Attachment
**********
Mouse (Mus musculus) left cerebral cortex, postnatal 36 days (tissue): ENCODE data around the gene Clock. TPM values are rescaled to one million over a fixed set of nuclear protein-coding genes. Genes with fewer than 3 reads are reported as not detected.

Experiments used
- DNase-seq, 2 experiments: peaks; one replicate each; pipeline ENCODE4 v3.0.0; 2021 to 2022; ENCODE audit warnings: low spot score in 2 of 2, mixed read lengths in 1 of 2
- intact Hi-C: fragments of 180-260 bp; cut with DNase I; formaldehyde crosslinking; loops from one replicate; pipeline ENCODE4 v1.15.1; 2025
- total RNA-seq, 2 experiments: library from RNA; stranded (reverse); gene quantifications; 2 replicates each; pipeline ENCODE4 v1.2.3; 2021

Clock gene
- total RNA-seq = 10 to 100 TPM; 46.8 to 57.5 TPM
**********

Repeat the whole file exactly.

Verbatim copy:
Mouse (Mus musculus) left cerebral cortex, postnatal 36 days (tissue): ENCODE data around the gene Clock. TPM values are rescaled to one million over a fixed set of nuclear protein-coding genes. Genes with fewer than 3 reads are reported as not detected.

Experiments used
- DNase-seq, 2 experiments: peaks; one replicate each; pipeline ENCODE4 v3.0.0; 2021 to 2022; ENCODE audit warnings: low spot score in 2 of 2, mixed read lengths in 1 of 2
- intact Hi-C: fragments of 180-260 bp; cut with DNase I; formaldehyde crosslinking; loops from one replicate; pipeline ENCODE4 v1.15.1; 2025
- total RNA-seq, 2 experiments: library from RNA; stranded (reverse); gene quantifications; 2 replicates each; pipeline ENCODE4 v1.2.3; 2021

Clock gene
- total RNA-seq = 10 to 100 TPM; 46.8 to 57.5 TPM